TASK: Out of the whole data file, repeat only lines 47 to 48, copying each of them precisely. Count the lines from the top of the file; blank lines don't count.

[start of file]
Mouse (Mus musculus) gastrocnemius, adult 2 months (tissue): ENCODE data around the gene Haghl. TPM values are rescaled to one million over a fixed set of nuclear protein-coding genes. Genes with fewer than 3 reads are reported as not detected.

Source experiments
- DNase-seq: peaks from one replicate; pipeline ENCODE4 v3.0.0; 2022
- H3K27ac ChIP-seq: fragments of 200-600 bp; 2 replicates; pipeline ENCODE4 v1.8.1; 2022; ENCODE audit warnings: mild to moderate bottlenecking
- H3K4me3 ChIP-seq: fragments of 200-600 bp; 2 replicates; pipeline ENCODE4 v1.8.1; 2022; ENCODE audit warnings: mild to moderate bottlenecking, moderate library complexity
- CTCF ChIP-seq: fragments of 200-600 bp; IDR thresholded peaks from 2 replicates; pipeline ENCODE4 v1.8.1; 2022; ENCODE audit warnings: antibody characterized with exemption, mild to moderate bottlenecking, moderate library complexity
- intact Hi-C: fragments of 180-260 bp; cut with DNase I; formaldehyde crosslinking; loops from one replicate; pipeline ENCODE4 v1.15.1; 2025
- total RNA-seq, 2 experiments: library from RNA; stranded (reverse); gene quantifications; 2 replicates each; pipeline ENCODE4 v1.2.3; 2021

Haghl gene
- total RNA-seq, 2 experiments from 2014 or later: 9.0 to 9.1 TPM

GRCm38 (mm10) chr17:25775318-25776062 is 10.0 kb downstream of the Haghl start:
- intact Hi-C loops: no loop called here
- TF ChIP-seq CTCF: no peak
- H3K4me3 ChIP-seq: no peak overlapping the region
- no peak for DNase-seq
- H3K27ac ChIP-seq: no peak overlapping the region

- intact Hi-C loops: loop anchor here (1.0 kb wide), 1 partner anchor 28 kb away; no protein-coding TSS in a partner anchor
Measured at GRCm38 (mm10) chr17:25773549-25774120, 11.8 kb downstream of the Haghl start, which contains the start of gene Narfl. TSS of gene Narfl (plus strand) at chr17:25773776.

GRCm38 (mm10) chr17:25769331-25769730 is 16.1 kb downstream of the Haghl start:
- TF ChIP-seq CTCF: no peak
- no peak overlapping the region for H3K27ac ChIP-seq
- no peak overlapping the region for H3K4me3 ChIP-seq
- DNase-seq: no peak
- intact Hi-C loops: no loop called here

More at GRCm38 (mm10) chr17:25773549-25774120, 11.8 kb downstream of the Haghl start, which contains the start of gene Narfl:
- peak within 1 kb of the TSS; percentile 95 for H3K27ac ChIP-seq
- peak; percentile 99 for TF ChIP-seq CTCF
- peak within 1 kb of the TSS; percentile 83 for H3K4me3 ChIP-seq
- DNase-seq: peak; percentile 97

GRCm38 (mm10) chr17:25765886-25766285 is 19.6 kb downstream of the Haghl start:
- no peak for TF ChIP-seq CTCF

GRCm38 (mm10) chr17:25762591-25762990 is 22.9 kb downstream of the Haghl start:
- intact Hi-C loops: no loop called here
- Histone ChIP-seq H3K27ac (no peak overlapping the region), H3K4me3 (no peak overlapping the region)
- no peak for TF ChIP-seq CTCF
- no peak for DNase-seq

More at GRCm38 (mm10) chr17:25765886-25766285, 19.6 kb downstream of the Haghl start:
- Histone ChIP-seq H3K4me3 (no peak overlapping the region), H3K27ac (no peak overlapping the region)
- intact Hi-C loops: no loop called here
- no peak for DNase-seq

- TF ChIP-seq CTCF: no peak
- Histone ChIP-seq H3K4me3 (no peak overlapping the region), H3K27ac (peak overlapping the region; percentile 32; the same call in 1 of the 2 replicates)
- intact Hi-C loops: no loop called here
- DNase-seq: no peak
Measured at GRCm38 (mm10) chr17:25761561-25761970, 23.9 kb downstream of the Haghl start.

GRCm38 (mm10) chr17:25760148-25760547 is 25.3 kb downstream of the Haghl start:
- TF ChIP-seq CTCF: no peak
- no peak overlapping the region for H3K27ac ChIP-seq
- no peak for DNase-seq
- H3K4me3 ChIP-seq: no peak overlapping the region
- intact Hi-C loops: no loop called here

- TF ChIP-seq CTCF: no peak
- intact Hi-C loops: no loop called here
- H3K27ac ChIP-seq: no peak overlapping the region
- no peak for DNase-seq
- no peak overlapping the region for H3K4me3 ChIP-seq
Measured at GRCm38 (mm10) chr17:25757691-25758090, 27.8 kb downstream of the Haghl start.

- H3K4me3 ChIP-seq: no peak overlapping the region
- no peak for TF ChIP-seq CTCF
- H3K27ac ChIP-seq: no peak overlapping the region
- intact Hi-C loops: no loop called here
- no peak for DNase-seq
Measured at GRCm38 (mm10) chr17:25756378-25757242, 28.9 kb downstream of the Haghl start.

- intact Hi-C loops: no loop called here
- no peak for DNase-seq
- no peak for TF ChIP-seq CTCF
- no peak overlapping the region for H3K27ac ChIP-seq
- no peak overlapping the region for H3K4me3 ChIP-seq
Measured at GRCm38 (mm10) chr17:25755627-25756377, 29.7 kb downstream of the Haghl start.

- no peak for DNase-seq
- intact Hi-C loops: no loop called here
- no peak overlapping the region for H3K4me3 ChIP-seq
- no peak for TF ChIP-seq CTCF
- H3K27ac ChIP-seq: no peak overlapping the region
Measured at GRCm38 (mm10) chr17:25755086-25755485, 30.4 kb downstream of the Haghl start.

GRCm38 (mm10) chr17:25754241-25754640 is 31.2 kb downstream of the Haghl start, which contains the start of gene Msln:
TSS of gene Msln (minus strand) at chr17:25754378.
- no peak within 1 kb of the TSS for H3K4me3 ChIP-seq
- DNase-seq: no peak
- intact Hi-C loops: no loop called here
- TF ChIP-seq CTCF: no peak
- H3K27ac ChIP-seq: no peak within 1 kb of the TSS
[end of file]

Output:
- TF ChIP-seq CTCF: no peak
- no peak overlapping the region for H3K27ac ChIP-seq